28 October 2018 / 30th Sunday Ordinary Time, Year B
• Jeremiah 31:7-9 • Psalm 126 •Hebrews 5:1-6 • + Mark 10:46-52 •
•• Title: Where Are You ? (Faith)
[__01_] In the Gospel, Jesus said to the disciples – regarding Bartmaeus, the blind man, “Call him” which means, “Call him over…”
And, by calling Bartimaeus, they – Jesus and Bartimaeus are connected. The call is a connection, a personal and also specific geographic connection in a particular place.
By calling Bartimaeus, Jesus knew where he was. By Bartimaeus calling out – vocally – to Jesus, Bartimaeus knew where Jesus was. It used to be that way for us.
[__02_] At one time, when you or I called 973.325.0110, that is the number of the parish rectory-office, and someone answered, you knew that you were connected to someone at One Eagle Rock Avenue, West Orange, New Jersey 07052.
Now, with call forwarding, mobile – cellular phones, it’s not so simple. It’s different.
Someone observed to me recently that now we ask something on the phone that we never used to ask. We ask, “Where are you?”
You called your sister, your mother– in 1985 – you knew where she was. “Where are you?” meant ‘what room are you in?’ or ‘are you in the kitchen or upstairs?’
Now, ‘where are you’ could mean: are you in New York or Colorado?
[__02_] It used to be scientifically verifiable where a person was – where you or I were – based on the phone number.
Now, ‘where-are-you’ is an act of faith. You are trusting the other person is really going to tell you where he is, where she is.
It’s like the VERIZON telephone advertisement in which the young college student is foolish enough to take a picture of himself (a.k.a.,selfie) on the beach, a picture that has a date and time stamp and send it to his mother and father, but he’s supposed to be at his final exams.
“Where are you?” The response is an act of faith.
[__04_] It’s a question we might say to begin our prayers. “Where are you, Lord? Where are you, Jesus … Where are you, God …” in my life?
Where are you in the difficulty or distress I have?
On the other hand, in moments of great joy and celebration, we might also ask the same thing, giving thanks not for my own – your own – achievement and talent, but where were you, God – in helping me to reach this point?
[__05_] Where are you? Where R U ?
The disciples know exactly where Jesus is. They have been following him. They have been on this route. They know exactly where Jesus is and they are trying to protect him, like the Secret Service or like State Troopers.
They are staying in lockstep with him and trying to keep people away from him.
Jesus is given permission by his “handlers” to talk to some and not others. In the Gospel of next Sunday – notably – there is no objection because Jesus is being approached by a learned, distinguished scribe. The disciples – it seems do not usually – intervene when Jesus is approached by someone of importance or reputation. The disciples are OK with the reputable folks.
But, Bartimaues – he’s much simpler, less important.
Ironically – the paradox – is that the disciples – who can see – are not really recognizing who Jesus is. Bartimaeus – who is blind – recognizes Jesus.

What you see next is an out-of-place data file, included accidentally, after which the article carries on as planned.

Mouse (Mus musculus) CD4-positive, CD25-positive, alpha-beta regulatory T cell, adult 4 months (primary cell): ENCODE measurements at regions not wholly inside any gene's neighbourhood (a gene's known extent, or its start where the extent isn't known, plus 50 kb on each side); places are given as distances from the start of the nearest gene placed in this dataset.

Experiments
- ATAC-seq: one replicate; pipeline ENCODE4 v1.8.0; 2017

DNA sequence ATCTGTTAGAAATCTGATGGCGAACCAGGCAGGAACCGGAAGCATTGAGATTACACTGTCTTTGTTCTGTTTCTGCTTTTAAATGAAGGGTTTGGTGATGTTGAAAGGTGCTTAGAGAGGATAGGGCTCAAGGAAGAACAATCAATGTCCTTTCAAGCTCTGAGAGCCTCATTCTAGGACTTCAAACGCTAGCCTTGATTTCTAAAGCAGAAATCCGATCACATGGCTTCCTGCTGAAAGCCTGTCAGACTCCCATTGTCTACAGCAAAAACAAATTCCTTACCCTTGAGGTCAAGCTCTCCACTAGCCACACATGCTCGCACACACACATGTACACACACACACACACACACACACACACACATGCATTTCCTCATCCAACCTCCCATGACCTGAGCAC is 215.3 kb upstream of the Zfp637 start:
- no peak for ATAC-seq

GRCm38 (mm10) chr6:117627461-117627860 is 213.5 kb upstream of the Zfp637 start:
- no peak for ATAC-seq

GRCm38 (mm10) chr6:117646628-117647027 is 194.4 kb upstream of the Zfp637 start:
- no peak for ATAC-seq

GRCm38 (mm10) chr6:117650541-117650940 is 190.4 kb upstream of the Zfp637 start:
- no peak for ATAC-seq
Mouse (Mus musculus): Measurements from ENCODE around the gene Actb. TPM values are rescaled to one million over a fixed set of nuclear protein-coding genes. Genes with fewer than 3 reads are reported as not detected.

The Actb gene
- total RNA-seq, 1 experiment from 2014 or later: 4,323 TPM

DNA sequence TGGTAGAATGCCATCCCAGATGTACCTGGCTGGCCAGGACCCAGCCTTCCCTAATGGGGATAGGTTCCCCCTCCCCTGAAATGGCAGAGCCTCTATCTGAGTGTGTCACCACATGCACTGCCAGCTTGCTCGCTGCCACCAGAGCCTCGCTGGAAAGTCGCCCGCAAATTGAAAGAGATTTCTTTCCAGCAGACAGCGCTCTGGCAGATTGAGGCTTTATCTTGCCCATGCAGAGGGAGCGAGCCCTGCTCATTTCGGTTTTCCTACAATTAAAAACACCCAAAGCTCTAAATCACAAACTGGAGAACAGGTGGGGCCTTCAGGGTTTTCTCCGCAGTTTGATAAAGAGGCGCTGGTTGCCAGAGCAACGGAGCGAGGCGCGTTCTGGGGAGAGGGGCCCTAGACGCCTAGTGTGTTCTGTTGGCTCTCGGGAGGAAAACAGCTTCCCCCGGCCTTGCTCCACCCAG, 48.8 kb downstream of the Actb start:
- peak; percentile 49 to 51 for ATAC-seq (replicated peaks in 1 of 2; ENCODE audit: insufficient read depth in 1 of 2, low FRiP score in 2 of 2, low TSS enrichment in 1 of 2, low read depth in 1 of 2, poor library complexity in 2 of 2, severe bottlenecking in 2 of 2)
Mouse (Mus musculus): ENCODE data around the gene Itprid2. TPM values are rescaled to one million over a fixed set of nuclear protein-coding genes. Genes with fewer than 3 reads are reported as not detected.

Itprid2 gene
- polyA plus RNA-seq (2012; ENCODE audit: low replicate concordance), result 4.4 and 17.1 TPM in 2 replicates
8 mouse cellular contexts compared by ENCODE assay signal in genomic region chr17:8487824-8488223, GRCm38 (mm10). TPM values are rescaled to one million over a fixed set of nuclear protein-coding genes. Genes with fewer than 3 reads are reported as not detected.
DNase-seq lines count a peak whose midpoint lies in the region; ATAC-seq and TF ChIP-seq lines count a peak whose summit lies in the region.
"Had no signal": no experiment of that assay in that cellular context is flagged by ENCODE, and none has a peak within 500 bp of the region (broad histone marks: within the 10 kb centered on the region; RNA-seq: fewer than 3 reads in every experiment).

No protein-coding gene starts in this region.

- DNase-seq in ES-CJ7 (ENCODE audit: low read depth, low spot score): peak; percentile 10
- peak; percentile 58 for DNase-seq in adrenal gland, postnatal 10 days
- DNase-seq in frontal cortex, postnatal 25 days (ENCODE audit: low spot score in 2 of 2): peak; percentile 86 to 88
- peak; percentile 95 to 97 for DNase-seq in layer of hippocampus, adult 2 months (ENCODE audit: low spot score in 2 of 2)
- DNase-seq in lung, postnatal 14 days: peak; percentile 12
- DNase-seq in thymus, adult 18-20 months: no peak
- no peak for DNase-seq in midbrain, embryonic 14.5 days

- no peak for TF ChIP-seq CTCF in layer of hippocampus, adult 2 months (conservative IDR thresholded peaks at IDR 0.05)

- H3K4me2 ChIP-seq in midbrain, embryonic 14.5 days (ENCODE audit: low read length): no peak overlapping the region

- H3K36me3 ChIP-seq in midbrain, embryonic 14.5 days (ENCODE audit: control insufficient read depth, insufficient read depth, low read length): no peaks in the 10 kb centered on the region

[__06_] Bartimaeus is crying out in prayer, in petition, “where are you?”
Or, “where have you been?”
Bartimaeus has positioned himself strategically on this Jerusalem-Jericho marathon route. It’s not quite a marathon, only 16.7 miles, but he is on that route and by his location, he finds Jesus because of where he is.
[__07_] “Where are you?” is a way to begin our prayer, to be in Jesus’ presence.
The same question is asked by God to Adam and Eve in the Garden of Eden – “where are you?” After the eat from the Tree of Knowledge, God does not come after them with a threatening statement, but just the question “where are you”.
He knows where they are, but asks anyway.
And, this is a way for us to begin or continue our relationships, to ask the question – where are you?
[__08_] ”Where are you?” is an act of faith, not simply if you are wondering where a family member or friend has gone …
But it’s an act of faith to ask “where are you, God” … before I admit that I am wrong. In other words, I ask where is God, where is God’s mercy.
It is an act of faith to admit that I am wrong, that I have a fault or sin to be forgiven, and an act of faith to admit that God is someplace nearby and will forgive me.
[__08.01_] To admit that I am right…that is not an act of faith, that is scientifically verifiable. That’s my attempt at humor.
[__09_] To admit I am wrong, is an act of faith.
To give myself away, to give away some of my time, to surrender my talent or ability for the good of someone else, this is also an act of faith.
And, this invites to ask – Where you, God ..in this talent or ability that I am called to use, to serve, to help someone else? Where are you leading me?
[__10_] Or, if someone tells us the truth or tells us something we do not want to hear, we might also ask – where are you?
We might ask the other person – where are you coming from?
But, we might also ask in the silence of our own hearts, when we hear something we do not want to hear, “where are you?”
And, if we are not sure if it is true, or if we think some it might be true or an invitation for us to change, we ask – where are you God – in this?
So, I can draw closer to you each day, as Bartimaeus does on the road from Jericho to Jerusalem.